While I Breathe, I Hope

Caroline Camden Lewis.  While I Breath, I Hope.  Acrylic on canvas.  30″ x 60.″  (2016).   $ 720–SOLD

In the first century B.C., Roman orator and statesman, Marcus Tullius Cicero wrote these immortal words, dum spiro sparo, which means, “While I breathe, I hope.”  Exiled from his home and family due to a political change of power, Cicero penned these words to his dear friend, Atticus with whom he corresponded during the year of exile.

Over the centuries it has become the motto of many family crests and now serves as the the motto of the state of South Carolina.  “While I Breathe, I Hope” means that God gives every breath as a gift and every breath serves as evidence of His continued purpose in one’s life.  Hope does not mean that life turns out as planned, but rather, that the One who guides our steps knows His purpose.  It means that the breaths we have—even the difficult and painful ones have a purpose in the Creator’s divine plan, a plan too lofty for the created to fully comprehend.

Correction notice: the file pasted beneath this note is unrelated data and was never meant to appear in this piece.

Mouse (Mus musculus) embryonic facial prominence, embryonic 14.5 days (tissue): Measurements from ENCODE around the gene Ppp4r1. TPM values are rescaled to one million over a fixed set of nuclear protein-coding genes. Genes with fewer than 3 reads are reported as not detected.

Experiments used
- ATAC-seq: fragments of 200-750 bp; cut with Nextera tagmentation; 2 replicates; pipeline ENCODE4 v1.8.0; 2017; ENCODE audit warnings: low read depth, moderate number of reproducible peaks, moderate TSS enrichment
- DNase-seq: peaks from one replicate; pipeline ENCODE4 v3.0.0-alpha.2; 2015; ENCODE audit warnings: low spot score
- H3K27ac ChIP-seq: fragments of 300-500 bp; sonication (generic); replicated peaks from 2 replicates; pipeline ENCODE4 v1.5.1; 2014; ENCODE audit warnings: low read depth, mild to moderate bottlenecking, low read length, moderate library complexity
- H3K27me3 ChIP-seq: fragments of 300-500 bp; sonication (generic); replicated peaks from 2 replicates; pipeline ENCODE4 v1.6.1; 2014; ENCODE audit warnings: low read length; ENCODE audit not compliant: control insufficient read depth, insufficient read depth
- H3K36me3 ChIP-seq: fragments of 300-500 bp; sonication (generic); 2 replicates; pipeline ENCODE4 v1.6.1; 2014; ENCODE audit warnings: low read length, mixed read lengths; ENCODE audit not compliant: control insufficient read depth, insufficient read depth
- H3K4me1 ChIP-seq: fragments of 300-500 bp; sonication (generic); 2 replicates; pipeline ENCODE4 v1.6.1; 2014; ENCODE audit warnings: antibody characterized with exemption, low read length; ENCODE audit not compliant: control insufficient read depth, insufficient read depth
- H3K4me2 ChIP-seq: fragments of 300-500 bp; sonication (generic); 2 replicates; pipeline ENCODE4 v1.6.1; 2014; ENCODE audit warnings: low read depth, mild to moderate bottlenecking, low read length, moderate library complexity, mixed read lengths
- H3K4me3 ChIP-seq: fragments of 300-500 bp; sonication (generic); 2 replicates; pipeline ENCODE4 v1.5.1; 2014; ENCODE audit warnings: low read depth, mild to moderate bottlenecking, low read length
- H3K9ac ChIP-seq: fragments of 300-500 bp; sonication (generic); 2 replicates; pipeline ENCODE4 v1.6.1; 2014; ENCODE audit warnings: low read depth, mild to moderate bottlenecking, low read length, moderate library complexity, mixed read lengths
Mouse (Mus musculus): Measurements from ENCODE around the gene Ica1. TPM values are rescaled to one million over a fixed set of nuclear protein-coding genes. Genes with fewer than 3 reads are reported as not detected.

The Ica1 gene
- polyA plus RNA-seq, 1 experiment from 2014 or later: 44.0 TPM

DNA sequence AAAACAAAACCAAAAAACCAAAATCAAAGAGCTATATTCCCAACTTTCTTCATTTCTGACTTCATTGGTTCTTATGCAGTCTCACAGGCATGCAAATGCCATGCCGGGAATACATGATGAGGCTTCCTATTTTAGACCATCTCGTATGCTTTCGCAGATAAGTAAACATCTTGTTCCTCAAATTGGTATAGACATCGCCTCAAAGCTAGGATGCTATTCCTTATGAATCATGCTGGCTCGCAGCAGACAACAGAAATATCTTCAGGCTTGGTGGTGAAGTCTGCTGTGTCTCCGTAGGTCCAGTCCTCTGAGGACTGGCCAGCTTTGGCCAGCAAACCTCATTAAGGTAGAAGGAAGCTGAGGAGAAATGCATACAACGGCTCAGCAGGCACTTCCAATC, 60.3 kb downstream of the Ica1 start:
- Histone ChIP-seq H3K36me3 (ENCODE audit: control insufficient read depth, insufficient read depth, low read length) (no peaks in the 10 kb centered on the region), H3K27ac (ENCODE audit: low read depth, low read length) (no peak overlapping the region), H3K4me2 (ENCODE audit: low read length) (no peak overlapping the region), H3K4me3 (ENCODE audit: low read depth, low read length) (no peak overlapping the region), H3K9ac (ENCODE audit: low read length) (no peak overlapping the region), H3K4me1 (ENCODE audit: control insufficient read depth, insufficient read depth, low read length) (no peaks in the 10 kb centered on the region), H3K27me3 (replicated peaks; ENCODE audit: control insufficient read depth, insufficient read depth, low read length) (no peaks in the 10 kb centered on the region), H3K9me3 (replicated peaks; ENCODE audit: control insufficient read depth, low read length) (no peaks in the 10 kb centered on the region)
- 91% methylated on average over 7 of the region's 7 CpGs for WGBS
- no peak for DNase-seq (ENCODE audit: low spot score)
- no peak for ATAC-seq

O the depth of the riches both of the wisdom and knowledge of God!  How unsearchable are His judgements, and His ways past finding out!  For who hath known the mind of the Lord?  Or who hath been His counsellor?  Or who hath first given to Him, and it shall be recompensed unto him again? For of Him, and through Him, and to Him, are all things: to Whom be glory for ever.  Amen.

(Romans 11: 33-36 King James Version).

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